So about this workprint version. Obviously, it's unreleased, but as a big fan of this film, I have laid my hands on a bootleg copy of it. The first half of it isn't very different from the finished film, coming down to things like no opening credits and slightly re-edited scenes. But once you get to the second half, they really diverge. Dave Foley has a major character (the aforementioned fry chef) that's only seen in the workprint. Of course there are lines and gags only seen in that version. But more than that, Janeane Garofolo has been completely cut out of the final version, and the ending is very different. And, on the other hand, the workprint is missing a lot of scenes and elements that are in the final version. So I've documented all of the differences between the two cuts, but I'm bolding the points where the workprint specifically has something unique that's seen not in the final film, the parts fans who've seen the movie are missing.
A shot of Foley's fry chef character, taken from the trailer.
0:01 There are no credits, and the cab driver's monologue is longer.
3:20 There are different crowd/ band shots at end of the song.
10:05 The workprint has a cruder animation when Scott swallows the pill.
12:50 The workprint is missing establishing shots of the building.
14:10 The workprint doesn't have the "everybody back in" line.
16:30 The workprint is missing the "big table" joke.
16:50 Brendan Frasier's cameo is a little longer with some extra back and forth.
There's a new joke about "what would the great scientist Sigmund say to his class every day?"
21:10 The workprint loses part of the "flipper babies" gag.
24:10 The workprint has an additional line, "isn't that what you all want?"
24:50 The workprint cuts a lot of the "ready for another drink" gag.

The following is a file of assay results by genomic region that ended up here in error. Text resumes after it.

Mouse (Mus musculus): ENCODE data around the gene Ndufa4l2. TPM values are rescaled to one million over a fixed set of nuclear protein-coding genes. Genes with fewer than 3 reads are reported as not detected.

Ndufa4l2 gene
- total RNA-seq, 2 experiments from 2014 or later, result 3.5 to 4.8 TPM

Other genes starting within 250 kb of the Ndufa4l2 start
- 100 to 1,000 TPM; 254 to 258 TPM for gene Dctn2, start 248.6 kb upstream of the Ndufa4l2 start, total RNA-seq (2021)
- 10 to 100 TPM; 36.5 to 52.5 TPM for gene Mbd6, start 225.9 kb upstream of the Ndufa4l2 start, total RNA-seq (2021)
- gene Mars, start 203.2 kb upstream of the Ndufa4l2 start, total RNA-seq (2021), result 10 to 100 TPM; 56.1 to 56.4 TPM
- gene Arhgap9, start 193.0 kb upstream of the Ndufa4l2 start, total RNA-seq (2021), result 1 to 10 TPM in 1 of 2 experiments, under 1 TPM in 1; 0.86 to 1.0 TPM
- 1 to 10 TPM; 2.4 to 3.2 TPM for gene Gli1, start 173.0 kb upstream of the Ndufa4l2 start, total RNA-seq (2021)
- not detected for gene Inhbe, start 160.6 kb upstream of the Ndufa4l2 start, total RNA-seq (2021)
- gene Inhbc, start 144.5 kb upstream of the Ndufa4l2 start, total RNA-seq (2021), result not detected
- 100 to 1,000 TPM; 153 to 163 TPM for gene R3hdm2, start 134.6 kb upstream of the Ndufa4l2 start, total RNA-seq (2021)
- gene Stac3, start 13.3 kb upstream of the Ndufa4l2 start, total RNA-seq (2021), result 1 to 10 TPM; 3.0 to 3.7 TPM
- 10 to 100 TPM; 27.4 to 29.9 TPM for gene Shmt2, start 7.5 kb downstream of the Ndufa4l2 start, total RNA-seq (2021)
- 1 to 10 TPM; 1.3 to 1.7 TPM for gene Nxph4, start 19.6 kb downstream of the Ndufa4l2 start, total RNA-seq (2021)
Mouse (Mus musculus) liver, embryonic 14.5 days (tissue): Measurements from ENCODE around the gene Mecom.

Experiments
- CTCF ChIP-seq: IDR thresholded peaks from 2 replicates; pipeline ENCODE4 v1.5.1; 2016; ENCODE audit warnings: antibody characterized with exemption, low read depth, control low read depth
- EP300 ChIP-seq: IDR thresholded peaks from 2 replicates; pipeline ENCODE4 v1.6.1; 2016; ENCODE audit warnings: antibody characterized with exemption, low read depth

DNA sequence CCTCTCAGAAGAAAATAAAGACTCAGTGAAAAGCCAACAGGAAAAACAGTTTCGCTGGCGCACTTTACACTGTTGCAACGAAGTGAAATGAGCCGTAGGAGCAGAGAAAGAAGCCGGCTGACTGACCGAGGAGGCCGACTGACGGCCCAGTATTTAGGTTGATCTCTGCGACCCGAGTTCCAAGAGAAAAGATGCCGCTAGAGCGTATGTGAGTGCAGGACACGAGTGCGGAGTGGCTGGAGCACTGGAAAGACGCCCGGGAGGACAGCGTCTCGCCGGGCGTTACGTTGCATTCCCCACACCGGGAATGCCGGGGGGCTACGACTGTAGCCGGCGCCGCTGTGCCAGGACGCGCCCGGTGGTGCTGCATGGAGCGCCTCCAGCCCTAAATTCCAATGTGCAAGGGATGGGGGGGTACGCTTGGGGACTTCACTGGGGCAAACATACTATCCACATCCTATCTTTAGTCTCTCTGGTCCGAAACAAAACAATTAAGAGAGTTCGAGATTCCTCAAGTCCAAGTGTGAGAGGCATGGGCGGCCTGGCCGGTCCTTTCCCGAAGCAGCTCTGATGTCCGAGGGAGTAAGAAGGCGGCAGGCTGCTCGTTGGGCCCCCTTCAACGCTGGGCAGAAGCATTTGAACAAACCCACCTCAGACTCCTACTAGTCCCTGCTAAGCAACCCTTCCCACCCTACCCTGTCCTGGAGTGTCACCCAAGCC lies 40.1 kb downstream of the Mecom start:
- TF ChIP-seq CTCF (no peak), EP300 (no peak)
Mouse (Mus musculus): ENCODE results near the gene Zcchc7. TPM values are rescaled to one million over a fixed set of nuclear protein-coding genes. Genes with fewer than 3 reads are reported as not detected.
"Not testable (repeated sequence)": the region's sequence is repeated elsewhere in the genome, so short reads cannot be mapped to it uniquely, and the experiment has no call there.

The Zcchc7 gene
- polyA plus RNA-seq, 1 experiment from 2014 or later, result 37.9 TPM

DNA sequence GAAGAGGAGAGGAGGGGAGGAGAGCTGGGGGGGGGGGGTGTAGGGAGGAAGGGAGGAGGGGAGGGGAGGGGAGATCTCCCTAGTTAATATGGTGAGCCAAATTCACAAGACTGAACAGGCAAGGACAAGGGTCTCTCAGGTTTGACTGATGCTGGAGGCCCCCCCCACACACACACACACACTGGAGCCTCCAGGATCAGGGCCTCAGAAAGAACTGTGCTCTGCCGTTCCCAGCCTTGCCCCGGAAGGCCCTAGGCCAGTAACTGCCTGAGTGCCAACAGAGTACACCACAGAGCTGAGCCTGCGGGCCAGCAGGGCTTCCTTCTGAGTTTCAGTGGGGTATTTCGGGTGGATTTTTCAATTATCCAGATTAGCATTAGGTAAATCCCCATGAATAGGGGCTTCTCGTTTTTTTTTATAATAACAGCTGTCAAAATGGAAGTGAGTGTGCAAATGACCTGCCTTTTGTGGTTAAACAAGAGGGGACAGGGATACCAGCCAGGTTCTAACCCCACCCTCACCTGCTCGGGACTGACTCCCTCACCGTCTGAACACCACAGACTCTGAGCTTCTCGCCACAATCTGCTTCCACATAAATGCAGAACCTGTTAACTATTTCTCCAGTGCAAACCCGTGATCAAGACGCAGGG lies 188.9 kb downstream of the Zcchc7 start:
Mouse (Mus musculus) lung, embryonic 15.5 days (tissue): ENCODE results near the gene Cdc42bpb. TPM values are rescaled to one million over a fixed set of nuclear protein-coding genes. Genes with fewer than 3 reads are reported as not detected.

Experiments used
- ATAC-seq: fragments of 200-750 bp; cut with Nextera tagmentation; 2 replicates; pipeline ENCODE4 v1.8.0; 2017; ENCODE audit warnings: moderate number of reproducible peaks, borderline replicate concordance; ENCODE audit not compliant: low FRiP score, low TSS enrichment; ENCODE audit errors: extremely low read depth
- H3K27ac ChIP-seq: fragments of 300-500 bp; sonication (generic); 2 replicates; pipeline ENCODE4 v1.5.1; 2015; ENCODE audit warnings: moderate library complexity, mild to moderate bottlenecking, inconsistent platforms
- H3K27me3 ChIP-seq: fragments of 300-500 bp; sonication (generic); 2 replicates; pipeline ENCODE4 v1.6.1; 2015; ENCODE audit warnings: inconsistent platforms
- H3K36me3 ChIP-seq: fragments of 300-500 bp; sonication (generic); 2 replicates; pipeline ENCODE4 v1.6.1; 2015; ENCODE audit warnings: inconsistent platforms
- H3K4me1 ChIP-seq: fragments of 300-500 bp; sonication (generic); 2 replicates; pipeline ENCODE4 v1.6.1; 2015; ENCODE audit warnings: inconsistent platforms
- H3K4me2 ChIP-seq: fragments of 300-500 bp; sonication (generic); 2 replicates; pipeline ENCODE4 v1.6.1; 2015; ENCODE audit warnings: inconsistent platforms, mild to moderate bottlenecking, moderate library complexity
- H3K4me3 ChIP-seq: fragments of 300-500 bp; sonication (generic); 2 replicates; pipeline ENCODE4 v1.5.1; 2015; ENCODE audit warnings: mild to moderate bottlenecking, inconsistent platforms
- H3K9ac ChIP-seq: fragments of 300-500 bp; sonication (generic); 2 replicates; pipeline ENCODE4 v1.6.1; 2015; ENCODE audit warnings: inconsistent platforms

28:30 The workprint puts the scene of Cisco naming the drug ahead of Chris coming to work hungover, instead of the other way around.
37:20 The workprint loses a shot of Scott lying naked on the ground.
42:30 The workprint skips an establishing shot of building.
44:55 The workprint's missing the joke when the drill sergeant looks down at Scott's crotch.
46:50 The workprint cuts the last few seconds of the gay musical number.
47:55 In the workprint, we see Cancer Boy's sedated parents.
48:10 The workprint doesn't have the line about Cancer Boy's marrow being low.
50:55 The workprint has the "this is the real party" joke before the introduction; the final film has it after.
51:05 In the workprint, we see a scuba diver standing at the swimming pool.
51:30 The workprint has an extra piece where Chris tries to tell his boss he's still worried about his drug going non-prescription and getting ignored.
51:50 There's a scene of Chris's girlfriend looking lost by herself, then we cut back to the real party. Cisco and the boss conspire, and then Chris meets Janeane Garofolo on a tennis court and they have a whole scene about her sexual conquests of many scientists ("Steven Hawking was an unconscionable pig in bed." "I've heard that."). But it doesn't have the scene where the other scientists see Chris at the real party on a monitor.
52:10 Only the workprint has a whole, weird scene at a church where Dave Foley plays a former fry chef. We flash back to him going berserk at his job, "no! the fries will never be ready!" He kills his parents, cuts his own hair, and we cut back to him at the church, where he delivers a poem about the drug being no good.
52:20 But the workprint doesn't have the "3 months later" transition and the dog audition scene doesn't happen 'till later. the two versions sync up again at the next scene, where the emo musician sings his happy song.